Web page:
Dr. dr. H. Bayu Wahyudi, Sp.OG., MPHM., M.H.Kes., MM
BPJS Kesehatan
Sistem BPJS di Indonesia dan Evaluasinya 5 tahun

Prof. dr. Ali Ghufron Mukti, M.Sc., Ph.D
Faculty of Medicine, Public Health, and Nursing. Universitas Gadjah Mada, Indonesia
Academic Health System

Prof. Hasbullah Thabrany, MD., Ph.D, Dr.PH
Faculty of Public Health University of Indonesia, Indonesia
Global Aspect of Universial Health Care System

Prof. Dr. dr. Adi Heru Husodo., M.Sc., DCN., DLHTM.
Faculty of Medicine, Public Health, and Nursing. Universitas Gadjah Mada, Indonesia
Health System and Enviromental Health: Reducing Harm and Cost

Prof. dr. Laksono Trisnantoro., M.Sc., Ph.D
Faculty of Medicine, Public Health, and Nursing. Universitas Gadjah Mada, Indonesia
Kebijakan Asuransi Kesehatan


Registration


Important dates:
  1. Online Registration (official website)
  2. Abstract submission deadline 15 April 2020
  3. Abstract acceptance announcement 30 April 2020
  4. Full Paper Deadline 30 June 2020 (format MS Word)
  5. Presentation Deadline 10 July 2020 (format ppt)
Form Registration
Full name (With title) :  
Affiliation/institution :  
Participant : Student; Academics/Practitioner; Specialist; International Participant
Email address :  
Seminar Fee
Participant 1 Feb-31 Mar 1 Apr-17 Jul On site
Student IDR. 200.000 IDR. 250.000 IDR. 300.000
Academics/Practitioner IDR. 400.000 IDR. 450.000 IDR. 500.000
Specialist IDR. 600.000 IDR. 650.000 IDR. 750.000
International USD. 150 USD. 150 USD. 150
Payment Bank

Acc. BNI 0860402836
Panitia Seminar Internasional

And confirm to email: seminar.kagamauntad@gmail.com with subject “Payment/Name”


Call for Paper and Abstract


Areas of Research
Medical, Nursing and Health

Fee for oral presentation:
Number of article Indonesian presenter International presenter
1 article IDR 500.000 US$ 75
2nd article, etc IDR 250.000/article US$ 35/article

Selected papers are expected to be published in a SCOPUS Q4 Indexed Journal. Articles that pass the publication in the journal will incur an additional fee of US$ 120.

Guidelines for Abstract Submission

Authors must include abstracts English for 250 words maximum, and include maximum five keywords that are closely related to the substance of the article. The abstracts and keywords are typed with Times New Roman font, 11-point size, and space 1.0.

Original research, systematic reviews, and meta-analyses require structured abstracts. The abstract should provide the context or background for the study and should state the study’s purpose, basic procedures/methods (selection of study participants, settings, measurements, analytical methods), results/main findings (giving specific effect sizes and their statistical and clinical significance, if possible), and conclusions. It should emphasize new and important aspects of the study or observations, note important limitations, and not over interpret findings. Clinical trial abstracts should include items that the CONSORT group has identified as essential. Funding sources should be listed separately after the Abstract to facilitate proper display and indexing for search retrieval by MEDLINE. Because abstracts are the only substantive portion of the article indexed in many electronic databases, and the only portion many readers read, authors need to ensure that they accurately reflect the content of the article.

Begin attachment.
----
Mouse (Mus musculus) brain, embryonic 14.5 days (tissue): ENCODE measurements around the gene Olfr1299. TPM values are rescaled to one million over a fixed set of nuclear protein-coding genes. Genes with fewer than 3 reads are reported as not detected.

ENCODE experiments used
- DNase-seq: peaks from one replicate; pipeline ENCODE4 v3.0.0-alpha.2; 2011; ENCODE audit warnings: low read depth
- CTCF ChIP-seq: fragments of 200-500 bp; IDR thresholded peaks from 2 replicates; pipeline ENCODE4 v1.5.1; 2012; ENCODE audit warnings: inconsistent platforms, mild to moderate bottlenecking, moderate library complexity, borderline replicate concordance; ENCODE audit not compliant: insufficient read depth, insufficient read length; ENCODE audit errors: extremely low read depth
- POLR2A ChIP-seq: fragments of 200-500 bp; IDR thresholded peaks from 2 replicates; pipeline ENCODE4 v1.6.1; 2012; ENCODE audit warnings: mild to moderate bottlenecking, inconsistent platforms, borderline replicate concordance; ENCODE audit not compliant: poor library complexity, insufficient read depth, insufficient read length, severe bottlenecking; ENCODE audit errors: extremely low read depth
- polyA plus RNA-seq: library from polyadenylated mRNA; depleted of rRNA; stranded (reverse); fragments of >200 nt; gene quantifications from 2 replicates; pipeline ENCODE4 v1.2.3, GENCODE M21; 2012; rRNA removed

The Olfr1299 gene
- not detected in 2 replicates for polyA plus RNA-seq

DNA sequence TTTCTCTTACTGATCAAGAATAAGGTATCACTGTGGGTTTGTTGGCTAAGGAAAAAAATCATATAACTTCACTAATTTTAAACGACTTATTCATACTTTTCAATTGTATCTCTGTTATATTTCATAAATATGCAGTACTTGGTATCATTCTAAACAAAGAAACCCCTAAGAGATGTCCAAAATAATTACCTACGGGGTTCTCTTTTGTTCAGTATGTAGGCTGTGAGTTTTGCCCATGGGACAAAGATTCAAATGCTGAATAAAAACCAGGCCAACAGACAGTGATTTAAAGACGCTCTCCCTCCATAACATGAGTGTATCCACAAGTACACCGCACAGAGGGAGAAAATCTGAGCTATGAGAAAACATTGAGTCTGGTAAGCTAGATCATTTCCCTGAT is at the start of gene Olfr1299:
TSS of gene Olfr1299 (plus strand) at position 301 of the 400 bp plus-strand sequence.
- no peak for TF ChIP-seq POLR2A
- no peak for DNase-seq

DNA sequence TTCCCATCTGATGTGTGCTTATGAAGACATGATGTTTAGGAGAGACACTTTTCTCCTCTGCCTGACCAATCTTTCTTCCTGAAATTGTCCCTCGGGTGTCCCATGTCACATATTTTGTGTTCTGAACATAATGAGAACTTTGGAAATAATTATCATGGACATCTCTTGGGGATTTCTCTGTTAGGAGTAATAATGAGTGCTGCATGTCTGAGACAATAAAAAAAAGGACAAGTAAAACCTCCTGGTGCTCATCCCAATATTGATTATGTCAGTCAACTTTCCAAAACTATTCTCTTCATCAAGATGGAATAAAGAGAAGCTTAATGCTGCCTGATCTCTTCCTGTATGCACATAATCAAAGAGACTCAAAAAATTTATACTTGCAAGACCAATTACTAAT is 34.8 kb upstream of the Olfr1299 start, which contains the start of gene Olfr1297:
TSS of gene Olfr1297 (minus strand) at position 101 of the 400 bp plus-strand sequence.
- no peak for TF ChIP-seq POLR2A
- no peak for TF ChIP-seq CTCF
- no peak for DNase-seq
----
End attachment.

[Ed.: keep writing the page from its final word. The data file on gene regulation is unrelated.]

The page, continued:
Full Abstract format can be downloaded here

Guidelines for Full Paper Submission

Full paper manuscripts are written typed with Times new roman font, 11-point size and space 1.0 in double column format.

Manuscript Sections

a. Title Page
General information about an article and its authors is presented on a manuscript title page and usually includes the article title, author information, any disclaimers, sources of support, word count, and sometimes the number of tables and figures. Article title. The title provides a distilled description of the complete article and should include information that, along with the Abstract, will make electronic retrieval of the article sensitive and specific.

Some journals require a short title, usually no more than 40 characters (including letters and spaces) on the title page or as a separate entry in an electronic submission system. Electronic submission systems may restrict the number of characters in the title. Author information: Each author’s highest academic degrees should be listed, although some journals do not publish these. The name of the department(s) and institution(s) or organizations where the work should be attributed should be specified.

b. Abstract
Original research, systematic reviews, and meta-analyses require structured abstracts. The abstract should provide the context or background for the study and should state the study’s purpose, basic procedures/methods (selection of study participants, settings, measurements, analytical methods), results/main findings (giving specific effect sizes and their statistical and clinical significance, if possible), and conclusions. It should emphasize new and important aspects of the study or observations, note important limitations, and not over interpret findings. Clinical trial abstracts should include items that the CONSORT group has identified as essential. Funding sources should be listed separately after the Abstract to facilitate proper display and indexing for search retrieval by MEDLINE. Because abstracts are the only substantive portion of the article indexed in many electronic databases, and the only portion many readers read, authors need to ensure that they accurately reflect the content of the article.